• People complained that there's no ready-made VMware image with NetBSD available, and this has changed now. The #NetBSD blog points at a NAMP (NetBSD + Apache + MySQL + PostgreSQL + PHP) image that has quite a lot of software installed in 187MB size. See the arudius homepage for more information on NAMP.

  • Elad, chief security hacker of NetBSD's infrastructure has proposed to add PaX Segvguard as yet another building stone in NetBSD's security architecture:
         PaX Segvguard monitors the number of segfaults in a program
         per-user, in an attempt to detect on-going exploitation attempts
         and possibly prevent them.  One common attack PaX Segvguard can
         help mitigate is when an attacker tries to brute-force a function
         return address, when wanting to perform a return-to-lib attack.  

    See Elad's proposal for more details! Note that a start of the implementation is already in NetBSD-current, but that this is still work-in-progress.

  • BSDtalk did an interview with pkgsrc developer Johnny Lam (jlam@), it's available in mp3 and ogg.

  • Last, if you don't know what to wish for Xmas, there's something for the average BSD geek: a daemon-themed bag (which is probably not really authorized by the Daemon owner, but well).

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[20060107] Fighting ssh password guessing attempts (Update #2)
If you've looked in your /var/log/authlog recently, it's likely that you seem something like:
 Dec 11 09:21:50 xxx sshd[15335]: Failed password for root from 220.[...]
 Dec 11 09:21:53 xxx sshd[2720]: Failed password for root from 220.13[...]
 Dec 11 09:21:56 xxx sshd[7260]: Failed password for root from 220.13[...]
 Dec 11 09:22:28 xxx sshd[1762]: Illegal user enterprise from 220.135[...]
 Dec 11 09:22:31 xxx sshd[20415]: Illegal user release from
 Dec 11 09:22:34 xxx sshd[2405]: Illegal user release from
 Dec 11 09:22:37 xxx sshd[27329]: Illegal user release from
 Dec 11 09:22:40 xxx sshd[22310]: Illegal user release from 
While I know that NetBSD will withstand those annoying attempts as long as accounts are protected by good passwords (or even better, SSH keys), I sometimes wish to lock out people doing those attempts.

And there's help, in the form of a blog article (found via the #NetBSD Community Blog) describing how to use pop-before-smtp and IPfilter to firewall those people into eternity. (As far as I understand, the pop-before-smtp thing is mostly used to emulate 'tail -f', so I dare saying the meat of that article could be rewritten to only use tools that come with NetBSD. Any takers? Send URL! :)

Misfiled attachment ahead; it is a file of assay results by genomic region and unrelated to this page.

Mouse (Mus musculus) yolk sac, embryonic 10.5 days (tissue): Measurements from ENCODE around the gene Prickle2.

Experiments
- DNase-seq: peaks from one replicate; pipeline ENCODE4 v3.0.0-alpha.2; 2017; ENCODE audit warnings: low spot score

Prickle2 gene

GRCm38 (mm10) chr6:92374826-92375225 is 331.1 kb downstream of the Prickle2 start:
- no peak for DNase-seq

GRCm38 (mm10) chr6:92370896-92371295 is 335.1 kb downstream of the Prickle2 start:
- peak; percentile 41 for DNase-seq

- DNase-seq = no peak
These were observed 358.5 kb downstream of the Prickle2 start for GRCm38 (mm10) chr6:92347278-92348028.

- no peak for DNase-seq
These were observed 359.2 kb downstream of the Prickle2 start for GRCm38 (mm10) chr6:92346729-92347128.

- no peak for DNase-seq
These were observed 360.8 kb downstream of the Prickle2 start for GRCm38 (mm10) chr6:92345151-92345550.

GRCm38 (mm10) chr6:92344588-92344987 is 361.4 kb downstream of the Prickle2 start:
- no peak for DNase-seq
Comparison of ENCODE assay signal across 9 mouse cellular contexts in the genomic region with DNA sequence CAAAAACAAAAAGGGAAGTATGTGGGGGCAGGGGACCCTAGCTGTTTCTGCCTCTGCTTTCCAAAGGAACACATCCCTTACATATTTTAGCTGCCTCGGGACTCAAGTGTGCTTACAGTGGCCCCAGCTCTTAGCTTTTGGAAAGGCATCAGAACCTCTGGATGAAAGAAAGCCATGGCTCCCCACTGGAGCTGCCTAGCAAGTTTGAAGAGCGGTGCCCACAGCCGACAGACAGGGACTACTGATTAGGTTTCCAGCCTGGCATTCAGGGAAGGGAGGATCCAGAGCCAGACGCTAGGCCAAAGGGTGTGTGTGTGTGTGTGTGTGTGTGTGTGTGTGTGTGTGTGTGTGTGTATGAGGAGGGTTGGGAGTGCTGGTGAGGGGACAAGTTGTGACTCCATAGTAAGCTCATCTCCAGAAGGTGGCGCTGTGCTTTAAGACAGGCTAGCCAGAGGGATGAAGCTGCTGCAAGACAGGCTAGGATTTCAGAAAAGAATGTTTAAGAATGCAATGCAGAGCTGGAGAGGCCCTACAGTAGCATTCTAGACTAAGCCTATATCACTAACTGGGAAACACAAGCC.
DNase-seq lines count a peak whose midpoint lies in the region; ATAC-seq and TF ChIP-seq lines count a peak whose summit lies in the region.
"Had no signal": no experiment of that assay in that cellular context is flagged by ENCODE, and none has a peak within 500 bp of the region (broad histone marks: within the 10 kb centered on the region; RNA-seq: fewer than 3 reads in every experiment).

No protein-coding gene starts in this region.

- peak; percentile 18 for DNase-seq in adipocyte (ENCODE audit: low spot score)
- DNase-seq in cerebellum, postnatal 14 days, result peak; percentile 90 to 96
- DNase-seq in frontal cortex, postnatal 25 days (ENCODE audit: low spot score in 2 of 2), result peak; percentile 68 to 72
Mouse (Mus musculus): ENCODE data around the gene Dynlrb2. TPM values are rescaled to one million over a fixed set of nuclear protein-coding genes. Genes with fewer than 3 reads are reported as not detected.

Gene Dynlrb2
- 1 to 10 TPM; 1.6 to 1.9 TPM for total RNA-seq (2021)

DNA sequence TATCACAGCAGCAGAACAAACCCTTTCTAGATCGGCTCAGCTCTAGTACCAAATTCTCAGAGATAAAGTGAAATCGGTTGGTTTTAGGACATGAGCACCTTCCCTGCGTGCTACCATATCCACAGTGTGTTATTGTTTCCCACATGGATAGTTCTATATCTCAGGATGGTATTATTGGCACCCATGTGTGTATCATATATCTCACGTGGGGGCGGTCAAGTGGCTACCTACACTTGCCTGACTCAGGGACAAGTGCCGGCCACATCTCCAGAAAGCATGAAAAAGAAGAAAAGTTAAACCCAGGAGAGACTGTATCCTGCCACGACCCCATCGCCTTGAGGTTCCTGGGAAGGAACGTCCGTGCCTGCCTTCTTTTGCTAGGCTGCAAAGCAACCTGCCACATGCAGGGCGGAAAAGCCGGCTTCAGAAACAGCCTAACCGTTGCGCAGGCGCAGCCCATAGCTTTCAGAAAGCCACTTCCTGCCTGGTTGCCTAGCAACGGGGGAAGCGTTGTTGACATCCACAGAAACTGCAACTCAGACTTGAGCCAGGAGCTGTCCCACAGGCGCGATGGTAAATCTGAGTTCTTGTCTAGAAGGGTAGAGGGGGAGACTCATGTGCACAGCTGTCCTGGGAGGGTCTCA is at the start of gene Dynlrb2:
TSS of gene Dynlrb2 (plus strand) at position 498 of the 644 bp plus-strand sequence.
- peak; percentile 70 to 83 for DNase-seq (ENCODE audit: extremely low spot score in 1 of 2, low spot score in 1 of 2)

Update: Ian Spray has taken the challenge and made a version that only uses tools that come with NetBSD. See his blog entry!

Update #2: Geert also brought this variant to my attention, which convers IPFilter, PF and IPFW (For FreeBSD, obviously). He found it in the BSDWiki.

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[20050910] LDAP addition: storing SSH keys in LDAP
As response to my recent LDAP link, Eric Auge wrote me that he has's maintaining a patch for OpenSSH, which allow public key retrieval from an LDAP directory. There's even a patch for pkgsrc for it. Now I just need to find time to finish my Kerberos book and move to the LDAP book...

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[20050512] The Potential for an SSH Worm
The OpenBSD journal features an article that describes how a SSH worm could use known_hosts files and ssh-keys not protected by passwords to spread. The article is a summary on a MIT article about protecting against such an attack that was also recently addressed by security guru Bruce Schneier. Maybe it's really time to password-protect ssh-keys and start using ssh agent!

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[20050312] Article: Secure Batch Email with UUCP and SSH
Christophe Prevotaux describes how to move email back and forth using the Unix-to-Unix-Copy system over Secure Shell, which may be quite handy for larger periods of disconnected operation, e.g. when you're on a journey and only have Internet access every now and then. While the article primarily describes the setup of UUCP and Postfix on FreeBSD, there should be enough information in there to make it usable on NetBSD (as the article says). Now if this would include details for a decent mailer ...